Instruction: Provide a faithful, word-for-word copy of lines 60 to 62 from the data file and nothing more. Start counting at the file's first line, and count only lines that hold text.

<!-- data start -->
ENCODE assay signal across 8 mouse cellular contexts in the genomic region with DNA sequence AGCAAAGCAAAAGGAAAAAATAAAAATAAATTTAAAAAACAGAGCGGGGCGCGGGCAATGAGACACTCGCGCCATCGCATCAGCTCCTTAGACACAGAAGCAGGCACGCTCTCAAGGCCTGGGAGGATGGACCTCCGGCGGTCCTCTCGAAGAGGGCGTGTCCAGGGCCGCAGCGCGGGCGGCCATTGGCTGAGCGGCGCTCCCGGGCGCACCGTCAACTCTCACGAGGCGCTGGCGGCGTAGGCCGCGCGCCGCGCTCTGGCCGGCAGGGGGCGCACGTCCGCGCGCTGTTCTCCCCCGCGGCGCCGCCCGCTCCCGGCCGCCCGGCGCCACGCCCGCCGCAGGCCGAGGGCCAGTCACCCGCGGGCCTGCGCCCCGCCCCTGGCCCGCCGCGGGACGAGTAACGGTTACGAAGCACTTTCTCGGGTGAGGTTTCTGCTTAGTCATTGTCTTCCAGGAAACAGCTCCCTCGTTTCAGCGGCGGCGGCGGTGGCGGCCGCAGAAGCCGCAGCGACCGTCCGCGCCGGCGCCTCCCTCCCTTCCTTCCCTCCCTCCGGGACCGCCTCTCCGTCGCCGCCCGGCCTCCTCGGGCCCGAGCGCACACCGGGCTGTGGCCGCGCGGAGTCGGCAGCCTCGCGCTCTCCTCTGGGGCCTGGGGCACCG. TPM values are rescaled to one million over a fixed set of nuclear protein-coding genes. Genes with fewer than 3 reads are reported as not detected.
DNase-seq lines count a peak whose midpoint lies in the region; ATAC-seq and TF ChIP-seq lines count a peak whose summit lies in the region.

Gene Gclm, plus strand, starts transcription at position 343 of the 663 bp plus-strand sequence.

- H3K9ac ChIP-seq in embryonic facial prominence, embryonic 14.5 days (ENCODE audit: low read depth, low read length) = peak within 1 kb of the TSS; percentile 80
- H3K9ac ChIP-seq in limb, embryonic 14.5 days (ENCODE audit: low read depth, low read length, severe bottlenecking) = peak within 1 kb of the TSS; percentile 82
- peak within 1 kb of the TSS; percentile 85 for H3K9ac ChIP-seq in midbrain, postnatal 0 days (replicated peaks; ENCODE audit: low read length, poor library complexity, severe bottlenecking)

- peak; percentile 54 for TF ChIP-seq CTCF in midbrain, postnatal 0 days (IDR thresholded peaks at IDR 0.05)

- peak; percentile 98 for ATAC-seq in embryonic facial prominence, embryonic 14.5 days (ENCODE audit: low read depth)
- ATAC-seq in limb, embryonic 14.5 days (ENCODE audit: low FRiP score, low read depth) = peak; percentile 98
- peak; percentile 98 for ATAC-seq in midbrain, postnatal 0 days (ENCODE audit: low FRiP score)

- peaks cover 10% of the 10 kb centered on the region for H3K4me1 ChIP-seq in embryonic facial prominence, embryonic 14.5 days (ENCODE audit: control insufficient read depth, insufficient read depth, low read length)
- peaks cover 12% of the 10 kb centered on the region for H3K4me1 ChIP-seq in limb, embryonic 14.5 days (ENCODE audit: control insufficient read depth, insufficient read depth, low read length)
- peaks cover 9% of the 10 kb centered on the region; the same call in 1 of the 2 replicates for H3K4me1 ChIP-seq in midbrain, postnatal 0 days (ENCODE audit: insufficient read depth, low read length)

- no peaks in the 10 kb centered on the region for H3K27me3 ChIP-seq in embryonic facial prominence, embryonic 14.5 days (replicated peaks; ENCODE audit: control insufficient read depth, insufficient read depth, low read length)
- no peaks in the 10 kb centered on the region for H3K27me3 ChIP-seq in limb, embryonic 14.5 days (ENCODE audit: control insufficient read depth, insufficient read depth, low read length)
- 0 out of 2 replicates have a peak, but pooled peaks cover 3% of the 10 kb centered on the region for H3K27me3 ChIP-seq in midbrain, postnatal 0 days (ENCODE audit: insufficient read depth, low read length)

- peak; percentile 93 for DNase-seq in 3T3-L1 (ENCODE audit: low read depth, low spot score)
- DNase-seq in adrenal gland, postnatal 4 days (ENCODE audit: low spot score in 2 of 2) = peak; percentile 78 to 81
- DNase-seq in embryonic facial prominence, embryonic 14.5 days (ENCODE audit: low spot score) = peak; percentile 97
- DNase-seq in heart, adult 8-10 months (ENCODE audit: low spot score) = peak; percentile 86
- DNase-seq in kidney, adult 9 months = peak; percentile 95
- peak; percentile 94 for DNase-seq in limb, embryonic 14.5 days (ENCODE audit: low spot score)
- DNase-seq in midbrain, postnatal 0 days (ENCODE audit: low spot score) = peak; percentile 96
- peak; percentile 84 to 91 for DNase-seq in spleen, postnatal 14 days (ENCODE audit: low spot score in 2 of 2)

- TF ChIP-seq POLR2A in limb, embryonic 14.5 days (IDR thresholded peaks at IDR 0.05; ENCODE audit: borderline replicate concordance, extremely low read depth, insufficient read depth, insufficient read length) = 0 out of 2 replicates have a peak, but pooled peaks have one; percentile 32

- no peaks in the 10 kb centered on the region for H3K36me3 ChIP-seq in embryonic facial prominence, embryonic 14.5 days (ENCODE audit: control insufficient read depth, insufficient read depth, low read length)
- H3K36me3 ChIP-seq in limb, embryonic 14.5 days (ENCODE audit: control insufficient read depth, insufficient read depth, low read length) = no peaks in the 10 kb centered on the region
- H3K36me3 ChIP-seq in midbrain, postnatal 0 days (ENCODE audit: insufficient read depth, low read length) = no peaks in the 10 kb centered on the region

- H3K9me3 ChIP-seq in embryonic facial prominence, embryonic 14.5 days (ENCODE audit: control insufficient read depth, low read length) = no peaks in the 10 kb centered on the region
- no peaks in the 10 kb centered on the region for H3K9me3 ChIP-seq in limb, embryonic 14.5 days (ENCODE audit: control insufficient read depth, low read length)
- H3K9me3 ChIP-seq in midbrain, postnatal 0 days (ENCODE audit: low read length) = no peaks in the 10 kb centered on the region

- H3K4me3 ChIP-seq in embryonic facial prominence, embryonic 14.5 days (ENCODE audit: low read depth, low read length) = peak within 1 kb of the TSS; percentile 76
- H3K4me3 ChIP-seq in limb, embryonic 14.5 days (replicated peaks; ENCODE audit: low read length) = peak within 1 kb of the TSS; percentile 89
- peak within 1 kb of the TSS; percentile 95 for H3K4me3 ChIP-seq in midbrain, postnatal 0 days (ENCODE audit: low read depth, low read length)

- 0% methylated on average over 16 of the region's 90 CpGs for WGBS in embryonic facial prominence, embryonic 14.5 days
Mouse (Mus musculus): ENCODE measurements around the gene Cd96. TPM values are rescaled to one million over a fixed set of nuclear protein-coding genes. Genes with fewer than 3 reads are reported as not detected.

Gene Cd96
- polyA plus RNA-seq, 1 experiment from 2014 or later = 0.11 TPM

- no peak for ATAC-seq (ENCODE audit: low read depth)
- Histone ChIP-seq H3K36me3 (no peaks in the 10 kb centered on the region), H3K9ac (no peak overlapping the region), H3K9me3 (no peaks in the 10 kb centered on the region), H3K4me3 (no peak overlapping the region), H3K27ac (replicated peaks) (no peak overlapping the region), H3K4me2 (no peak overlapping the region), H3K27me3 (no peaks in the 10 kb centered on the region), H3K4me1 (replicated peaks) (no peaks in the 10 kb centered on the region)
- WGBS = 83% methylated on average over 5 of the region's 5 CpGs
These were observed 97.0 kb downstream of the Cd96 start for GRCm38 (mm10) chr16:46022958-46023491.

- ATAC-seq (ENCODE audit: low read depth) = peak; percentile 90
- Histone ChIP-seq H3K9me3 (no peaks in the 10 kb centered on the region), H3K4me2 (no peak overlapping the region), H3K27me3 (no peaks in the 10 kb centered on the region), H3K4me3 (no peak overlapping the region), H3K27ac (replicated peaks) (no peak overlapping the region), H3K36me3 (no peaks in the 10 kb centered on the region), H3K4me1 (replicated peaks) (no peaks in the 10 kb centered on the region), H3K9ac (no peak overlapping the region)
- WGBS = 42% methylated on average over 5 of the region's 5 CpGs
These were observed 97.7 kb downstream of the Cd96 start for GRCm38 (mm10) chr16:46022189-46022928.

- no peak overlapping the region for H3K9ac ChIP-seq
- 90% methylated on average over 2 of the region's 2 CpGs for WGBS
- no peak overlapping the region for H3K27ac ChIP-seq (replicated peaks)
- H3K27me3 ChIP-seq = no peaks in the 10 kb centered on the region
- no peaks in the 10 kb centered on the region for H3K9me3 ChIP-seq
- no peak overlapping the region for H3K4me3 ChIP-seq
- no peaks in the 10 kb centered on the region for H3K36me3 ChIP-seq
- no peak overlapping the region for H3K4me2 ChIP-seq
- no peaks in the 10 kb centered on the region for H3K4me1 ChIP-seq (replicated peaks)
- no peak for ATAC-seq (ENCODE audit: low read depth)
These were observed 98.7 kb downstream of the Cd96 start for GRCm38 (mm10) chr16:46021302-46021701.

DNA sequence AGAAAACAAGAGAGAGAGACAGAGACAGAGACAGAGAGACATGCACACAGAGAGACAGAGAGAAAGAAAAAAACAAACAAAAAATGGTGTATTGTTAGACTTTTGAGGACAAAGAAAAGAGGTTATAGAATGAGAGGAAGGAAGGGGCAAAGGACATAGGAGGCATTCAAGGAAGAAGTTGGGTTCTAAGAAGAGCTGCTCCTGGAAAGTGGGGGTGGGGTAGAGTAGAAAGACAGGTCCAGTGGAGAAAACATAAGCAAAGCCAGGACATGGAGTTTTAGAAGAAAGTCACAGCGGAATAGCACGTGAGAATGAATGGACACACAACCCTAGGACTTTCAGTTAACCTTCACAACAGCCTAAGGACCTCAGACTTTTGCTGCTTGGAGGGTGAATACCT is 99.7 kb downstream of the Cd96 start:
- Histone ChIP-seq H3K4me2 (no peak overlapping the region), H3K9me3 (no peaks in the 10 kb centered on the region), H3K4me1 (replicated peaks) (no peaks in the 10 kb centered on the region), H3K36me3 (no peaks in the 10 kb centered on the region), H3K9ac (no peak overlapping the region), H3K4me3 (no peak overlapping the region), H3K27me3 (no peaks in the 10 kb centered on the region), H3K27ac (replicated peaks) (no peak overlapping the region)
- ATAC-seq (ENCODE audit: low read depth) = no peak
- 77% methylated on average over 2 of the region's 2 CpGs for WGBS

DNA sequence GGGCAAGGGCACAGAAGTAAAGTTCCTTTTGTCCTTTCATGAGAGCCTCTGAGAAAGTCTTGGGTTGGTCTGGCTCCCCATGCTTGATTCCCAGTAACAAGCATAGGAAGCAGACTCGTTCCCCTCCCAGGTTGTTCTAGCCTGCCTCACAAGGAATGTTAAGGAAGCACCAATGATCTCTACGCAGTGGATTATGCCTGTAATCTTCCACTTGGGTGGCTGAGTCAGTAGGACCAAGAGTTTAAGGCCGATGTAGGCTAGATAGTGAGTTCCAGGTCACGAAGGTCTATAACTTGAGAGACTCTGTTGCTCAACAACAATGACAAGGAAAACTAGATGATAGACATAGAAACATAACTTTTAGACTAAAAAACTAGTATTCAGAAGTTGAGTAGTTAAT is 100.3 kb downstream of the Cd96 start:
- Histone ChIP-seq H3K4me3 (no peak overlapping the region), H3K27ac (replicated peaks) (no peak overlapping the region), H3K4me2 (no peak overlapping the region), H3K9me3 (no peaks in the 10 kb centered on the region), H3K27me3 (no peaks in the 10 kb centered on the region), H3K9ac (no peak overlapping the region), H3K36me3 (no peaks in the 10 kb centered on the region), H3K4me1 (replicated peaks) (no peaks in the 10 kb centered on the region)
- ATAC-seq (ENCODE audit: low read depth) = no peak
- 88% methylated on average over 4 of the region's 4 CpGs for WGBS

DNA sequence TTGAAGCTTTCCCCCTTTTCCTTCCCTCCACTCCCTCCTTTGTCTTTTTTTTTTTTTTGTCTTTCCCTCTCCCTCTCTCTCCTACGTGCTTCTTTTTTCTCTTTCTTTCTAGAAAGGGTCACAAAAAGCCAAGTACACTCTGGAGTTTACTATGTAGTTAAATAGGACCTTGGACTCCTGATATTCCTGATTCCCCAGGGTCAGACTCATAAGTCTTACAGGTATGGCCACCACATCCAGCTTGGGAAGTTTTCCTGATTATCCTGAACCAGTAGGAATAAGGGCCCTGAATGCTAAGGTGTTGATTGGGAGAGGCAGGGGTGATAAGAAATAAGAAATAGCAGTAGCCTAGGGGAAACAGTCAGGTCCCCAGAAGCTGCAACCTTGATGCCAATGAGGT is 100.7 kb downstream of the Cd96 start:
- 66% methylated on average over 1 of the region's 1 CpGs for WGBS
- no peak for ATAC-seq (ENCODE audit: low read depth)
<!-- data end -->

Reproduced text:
- ATAC-seq (ENCODE audit: low read depth) = no peak
- 77% methylated on average over 2 of the region's 2 CpGs for WGBS

DNA sequence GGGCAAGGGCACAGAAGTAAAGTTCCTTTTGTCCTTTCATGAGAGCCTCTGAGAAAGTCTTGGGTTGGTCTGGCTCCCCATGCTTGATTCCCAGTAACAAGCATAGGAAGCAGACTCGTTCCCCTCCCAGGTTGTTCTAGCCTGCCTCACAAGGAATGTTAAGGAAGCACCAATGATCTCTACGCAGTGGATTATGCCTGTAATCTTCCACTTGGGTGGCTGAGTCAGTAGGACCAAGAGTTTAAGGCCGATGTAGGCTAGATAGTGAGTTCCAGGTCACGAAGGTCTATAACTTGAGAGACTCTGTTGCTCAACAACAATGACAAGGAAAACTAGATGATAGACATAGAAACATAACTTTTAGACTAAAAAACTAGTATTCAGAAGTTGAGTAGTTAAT is 100.3 kb downstream of the Cd96 start: